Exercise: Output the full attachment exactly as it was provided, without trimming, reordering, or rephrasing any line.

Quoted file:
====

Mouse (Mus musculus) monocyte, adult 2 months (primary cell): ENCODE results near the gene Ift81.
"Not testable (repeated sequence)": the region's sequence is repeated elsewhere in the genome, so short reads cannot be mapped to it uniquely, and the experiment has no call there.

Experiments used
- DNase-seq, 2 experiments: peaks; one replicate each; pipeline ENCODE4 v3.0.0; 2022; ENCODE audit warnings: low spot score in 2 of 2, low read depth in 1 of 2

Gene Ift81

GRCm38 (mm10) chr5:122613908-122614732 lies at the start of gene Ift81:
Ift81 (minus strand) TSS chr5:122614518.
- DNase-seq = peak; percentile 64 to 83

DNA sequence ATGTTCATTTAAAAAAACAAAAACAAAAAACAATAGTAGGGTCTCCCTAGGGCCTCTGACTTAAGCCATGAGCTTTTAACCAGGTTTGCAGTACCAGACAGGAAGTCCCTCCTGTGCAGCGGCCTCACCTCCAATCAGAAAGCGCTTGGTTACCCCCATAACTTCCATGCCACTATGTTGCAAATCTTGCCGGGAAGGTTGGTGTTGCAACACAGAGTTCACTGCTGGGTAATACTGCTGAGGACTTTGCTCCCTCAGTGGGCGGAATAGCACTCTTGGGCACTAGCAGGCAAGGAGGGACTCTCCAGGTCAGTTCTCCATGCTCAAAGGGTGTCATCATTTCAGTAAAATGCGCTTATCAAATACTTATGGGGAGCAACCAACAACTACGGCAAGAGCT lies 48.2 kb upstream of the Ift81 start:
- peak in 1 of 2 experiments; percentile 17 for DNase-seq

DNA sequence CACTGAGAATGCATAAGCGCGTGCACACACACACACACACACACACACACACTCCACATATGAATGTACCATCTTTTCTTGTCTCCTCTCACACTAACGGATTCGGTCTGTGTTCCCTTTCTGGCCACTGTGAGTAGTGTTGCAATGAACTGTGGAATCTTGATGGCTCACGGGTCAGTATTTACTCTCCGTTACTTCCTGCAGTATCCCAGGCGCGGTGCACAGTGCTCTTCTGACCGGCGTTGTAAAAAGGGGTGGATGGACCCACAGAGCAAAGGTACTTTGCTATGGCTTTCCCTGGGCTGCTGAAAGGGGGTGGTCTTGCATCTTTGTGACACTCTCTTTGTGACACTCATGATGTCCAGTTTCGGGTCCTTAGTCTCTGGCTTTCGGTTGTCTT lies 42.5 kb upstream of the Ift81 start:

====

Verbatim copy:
Mouse (Mus musculus) monocyte, adult 2 months (primary cell): ENCODE results near the gene Ift81.
"Not testable (repeated sequence)": the region's sequence is repeated elsewhere in the genome, so short reads cannot be mapped to it uniquely, and the experiment has no call there.

Experiments used
- DNase-seq, 2 experiments: peaks; one replicate each; pipeline ENCODE4 v3.0.0; 2022; ENCODE audit warnings: low spot score in 2 of 2, low read depth in 1 of 2

Gene Ift81

GRCm38 (mm10) chr5:122613908-122614732 lies at the start of gene Ift81:
Ift81 (minus strand) TSS chr5:122614518.
- DNase-seq = peak; percentile 64 to 83

DNA sequence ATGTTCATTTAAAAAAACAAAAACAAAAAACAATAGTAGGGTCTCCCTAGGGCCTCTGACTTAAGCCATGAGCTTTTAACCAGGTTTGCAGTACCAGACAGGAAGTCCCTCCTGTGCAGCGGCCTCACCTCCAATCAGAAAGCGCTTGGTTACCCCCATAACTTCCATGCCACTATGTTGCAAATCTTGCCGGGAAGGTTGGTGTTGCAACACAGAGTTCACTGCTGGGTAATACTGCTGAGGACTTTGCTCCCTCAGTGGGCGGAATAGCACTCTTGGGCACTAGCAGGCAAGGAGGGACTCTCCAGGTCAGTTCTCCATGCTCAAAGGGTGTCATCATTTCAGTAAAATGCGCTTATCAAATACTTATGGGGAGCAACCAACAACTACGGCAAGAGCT lies 48.2 kb upstream of the Ift81 start:
- peak in 1 of 2 experiments; percentile 17 for DNase-seq

DNA sequence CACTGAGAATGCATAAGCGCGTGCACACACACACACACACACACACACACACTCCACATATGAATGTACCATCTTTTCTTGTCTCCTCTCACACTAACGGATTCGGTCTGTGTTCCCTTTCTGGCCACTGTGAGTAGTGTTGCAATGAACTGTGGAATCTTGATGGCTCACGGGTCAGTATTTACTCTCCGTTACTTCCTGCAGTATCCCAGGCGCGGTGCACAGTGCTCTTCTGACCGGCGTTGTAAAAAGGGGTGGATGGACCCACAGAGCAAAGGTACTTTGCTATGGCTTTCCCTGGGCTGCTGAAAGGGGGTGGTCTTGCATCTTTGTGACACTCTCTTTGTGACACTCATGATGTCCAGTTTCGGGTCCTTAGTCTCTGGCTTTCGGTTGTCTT lies 42.5 kb upstream of the Ift81 start: